Photographers' Blog

Russia’s hooligans

May 30, 2012

By Maxim Shemetov

Photographing a soccer match for the first time, I realized that shooting the fans can be more interesting than covering the game itself.

Drug war ghosts

May 29, 2012

WARNING: GRAPHIC CONTENT

By Tomas Bravo

The memory is still fresh. I close my eyes and I can feel the tension. First the explosions… then the screams… then the silence.

Saving the Canon 400mm f2.8

May 16, 2012

By Murad Sezer

All photographers make plans to deal with possible clashes. They are ready to protect themselves and their equipment when covering a potential riot (or a May Day demonstration as I did a few days earlier). But you don’t expect to be doing that before a soccer match, or any other sports events.

Rehabilitating each other

September 5, 2011

By Carlos Garcia Rawlins

The day William decided to change his life was when he woke up on the street soaked in gasoline and engulfed in flames. I met him at the Nosotros Unidos (Us United) Christian shelter in Caracas a year later. William, 39, doesn’t remember how many years he lived on the streets, stealing to feed his drug habit. He also doesn’t know who set him on fire. But he does remember the year he spent in a hospital recovering from the burns.

from Russell Boyce:

Asia – A Week in Pictures 7 August 2011

August 8, 2011

After rioting in Xinjiang left 11 dead at the start of Ramadan the Chinese authorities stated that the insurgents who started the trouble had fled to Pakistan. Security forces quickly deployed in numbers to ensure that any further trouble was prevented or quickly quelled. Shanghai-based Carlos Barria travelled to Kashgar to shoot a story on the renovation of the old Kashgar centre, an example of China's modernising campaign in minority ethnic regions. A busy week for Aly Song, who is also Shanghai based, with taxi drivers on strike over rising fuel costs while Lang Lang had local fishermen preparing for typhoon Muifa to hit. In both pictures, the eye is cleverly drawn  to the distance to show in one image, a line of  striking taxi drivers, and in the other, rows of boats bracing for the imminent typhoon.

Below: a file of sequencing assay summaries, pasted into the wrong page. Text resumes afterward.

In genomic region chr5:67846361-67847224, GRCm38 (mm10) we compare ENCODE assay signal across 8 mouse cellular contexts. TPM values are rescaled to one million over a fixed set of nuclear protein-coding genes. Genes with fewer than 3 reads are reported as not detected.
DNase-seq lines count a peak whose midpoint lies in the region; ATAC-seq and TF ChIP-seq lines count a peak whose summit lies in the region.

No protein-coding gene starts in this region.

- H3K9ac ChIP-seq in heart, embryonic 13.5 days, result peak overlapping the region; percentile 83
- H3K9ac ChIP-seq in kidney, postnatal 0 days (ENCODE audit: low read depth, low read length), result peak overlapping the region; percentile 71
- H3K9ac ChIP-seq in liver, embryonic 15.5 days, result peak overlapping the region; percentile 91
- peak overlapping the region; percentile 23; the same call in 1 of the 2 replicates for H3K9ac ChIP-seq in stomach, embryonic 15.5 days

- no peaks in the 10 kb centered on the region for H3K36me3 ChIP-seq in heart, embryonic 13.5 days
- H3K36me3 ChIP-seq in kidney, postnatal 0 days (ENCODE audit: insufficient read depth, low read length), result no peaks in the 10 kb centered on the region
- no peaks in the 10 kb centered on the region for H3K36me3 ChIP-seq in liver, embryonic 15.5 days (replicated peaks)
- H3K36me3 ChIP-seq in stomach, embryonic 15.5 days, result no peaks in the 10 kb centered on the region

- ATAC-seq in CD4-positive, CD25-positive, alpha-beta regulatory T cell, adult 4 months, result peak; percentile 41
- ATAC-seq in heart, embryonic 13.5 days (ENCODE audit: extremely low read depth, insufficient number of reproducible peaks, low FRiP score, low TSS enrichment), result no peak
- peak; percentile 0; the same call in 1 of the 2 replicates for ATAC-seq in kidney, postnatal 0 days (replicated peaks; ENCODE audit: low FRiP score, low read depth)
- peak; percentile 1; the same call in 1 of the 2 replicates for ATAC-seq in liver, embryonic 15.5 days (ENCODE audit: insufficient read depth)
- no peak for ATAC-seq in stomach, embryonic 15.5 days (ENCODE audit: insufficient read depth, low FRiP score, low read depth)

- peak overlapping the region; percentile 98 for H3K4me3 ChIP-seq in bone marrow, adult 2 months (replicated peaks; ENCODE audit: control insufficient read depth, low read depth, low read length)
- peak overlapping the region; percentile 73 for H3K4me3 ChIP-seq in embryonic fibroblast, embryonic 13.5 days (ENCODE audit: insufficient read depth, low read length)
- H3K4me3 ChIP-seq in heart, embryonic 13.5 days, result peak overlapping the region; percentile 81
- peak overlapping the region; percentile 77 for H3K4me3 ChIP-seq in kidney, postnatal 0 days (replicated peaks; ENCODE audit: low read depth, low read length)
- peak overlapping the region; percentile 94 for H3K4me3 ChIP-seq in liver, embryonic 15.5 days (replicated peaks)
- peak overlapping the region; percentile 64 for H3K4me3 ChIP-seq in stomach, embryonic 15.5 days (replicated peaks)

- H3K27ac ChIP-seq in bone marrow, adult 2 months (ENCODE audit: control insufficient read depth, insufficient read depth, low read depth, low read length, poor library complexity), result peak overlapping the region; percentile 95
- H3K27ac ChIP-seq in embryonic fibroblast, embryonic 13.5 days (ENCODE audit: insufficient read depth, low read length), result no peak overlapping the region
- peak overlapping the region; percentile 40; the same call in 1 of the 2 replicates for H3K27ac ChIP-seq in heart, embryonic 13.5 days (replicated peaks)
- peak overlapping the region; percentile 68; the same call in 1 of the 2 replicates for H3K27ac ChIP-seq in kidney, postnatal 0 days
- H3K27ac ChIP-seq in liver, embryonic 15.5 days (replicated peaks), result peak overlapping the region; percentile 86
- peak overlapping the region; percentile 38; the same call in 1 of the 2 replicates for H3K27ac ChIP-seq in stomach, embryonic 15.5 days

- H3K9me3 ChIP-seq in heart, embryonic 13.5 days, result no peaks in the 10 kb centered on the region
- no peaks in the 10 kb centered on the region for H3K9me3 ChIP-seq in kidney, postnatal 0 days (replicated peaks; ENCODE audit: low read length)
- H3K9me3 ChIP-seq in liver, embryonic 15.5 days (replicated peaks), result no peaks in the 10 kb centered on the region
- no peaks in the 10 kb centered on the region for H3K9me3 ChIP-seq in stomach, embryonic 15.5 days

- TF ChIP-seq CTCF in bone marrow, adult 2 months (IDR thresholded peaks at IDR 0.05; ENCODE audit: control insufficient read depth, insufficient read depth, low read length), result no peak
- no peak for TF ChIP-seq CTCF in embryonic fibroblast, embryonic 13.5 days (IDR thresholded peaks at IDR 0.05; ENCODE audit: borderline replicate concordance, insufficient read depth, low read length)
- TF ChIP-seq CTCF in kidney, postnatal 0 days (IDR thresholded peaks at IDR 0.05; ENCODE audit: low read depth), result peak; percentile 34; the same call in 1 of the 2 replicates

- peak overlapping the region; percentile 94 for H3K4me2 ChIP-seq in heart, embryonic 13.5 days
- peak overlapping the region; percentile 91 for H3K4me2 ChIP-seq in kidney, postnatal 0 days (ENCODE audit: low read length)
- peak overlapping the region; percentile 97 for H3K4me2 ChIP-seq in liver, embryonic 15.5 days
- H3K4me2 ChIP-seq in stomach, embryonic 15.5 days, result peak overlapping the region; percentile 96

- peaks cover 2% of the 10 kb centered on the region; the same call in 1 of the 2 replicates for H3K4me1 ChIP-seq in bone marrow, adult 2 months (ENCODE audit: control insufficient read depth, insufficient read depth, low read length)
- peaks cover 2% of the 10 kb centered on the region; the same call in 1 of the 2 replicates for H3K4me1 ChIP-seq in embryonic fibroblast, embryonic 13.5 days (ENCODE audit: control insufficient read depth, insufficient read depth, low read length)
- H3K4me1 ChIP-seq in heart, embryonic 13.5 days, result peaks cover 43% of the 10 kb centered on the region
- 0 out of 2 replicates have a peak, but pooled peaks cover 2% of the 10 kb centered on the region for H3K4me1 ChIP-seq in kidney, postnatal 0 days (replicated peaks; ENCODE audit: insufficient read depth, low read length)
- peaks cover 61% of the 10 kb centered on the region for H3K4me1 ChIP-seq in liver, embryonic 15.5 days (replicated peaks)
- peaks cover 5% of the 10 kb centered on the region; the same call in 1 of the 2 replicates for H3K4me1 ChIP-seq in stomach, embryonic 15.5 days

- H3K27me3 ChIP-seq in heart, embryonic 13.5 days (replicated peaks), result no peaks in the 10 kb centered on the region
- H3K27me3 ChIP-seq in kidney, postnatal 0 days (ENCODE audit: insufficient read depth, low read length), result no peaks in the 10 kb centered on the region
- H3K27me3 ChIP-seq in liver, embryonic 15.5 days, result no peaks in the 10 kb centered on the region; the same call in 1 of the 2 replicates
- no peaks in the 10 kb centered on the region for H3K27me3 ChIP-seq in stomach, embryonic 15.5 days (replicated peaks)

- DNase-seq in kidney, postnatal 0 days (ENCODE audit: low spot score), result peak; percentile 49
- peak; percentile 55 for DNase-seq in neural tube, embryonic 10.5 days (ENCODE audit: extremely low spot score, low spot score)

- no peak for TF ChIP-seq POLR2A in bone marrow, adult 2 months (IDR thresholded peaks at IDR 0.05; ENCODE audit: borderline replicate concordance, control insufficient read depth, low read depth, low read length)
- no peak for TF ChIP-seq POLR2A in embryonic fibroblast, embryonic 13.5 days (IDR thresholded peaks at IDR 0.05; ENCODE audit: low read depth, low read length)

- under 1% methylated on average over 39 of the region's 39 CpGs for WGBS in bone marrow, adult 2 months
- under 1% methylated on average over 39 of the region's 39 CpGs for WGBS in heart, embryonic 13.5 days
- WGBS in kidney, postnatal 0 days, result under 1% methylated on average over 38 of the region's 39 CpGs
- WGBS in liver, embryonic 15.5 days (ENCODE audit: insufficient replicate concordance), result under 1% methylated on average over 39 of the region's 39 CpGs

Flies and politics

By Jorge Dan Lopez
July 22, 2011

It took villagers in Guatemala’s El Aguacate 25 years of living with clouds of flies on the streets, in their homes, on their faces and on their food, before they decided to act. According to them, the source is the Rosanda 2 chicken farm that began to operate in the entrance to their village the same year the flies appeared. After just my first hour in the village, I too was repulsed by the sensation of the hundreds of flies that crashed into me.

The trouble with Northern Ireland

July 13, 2011

Tradition is something that is celebrated, enjoyed and handed down to the next generation, but in the small corner of western Europe where I was born, it has led to shootings and bombings and the loss of thousands of lives.

“Welcome to Sarajevo again”

May 31, 2011

WARNING: GRAPHIC CONTENT

It was June 28, 1995, when Sean Maguire and I arrived in Sarajevo for another few months of covering the conflict in the Bosnian capital.

Srebrenica: The story that will never end

May 31, 2011

I’ve been to more than one hundred mass graves, mass funerals and witnessed the long, exhaustive process of victim identification. I took pictures of bones found in caves and rivers, taken from mud, recovered from woods and mines or just left by the road.

Repressed fear in a transgendered world

March 16, 2011

“Even Obama cares about us! The last time a gay leader was assassinated in Uganda, Obama asked [President] Pepe [Lobo] to protect us and investigate the crimes against us in Honduras,” says Bessy, a 31 year-old transsexual who does volunteer social work with the homosexual community during the day. For the last 11 years, Bessy has also been working nights as a prostitute on the streets.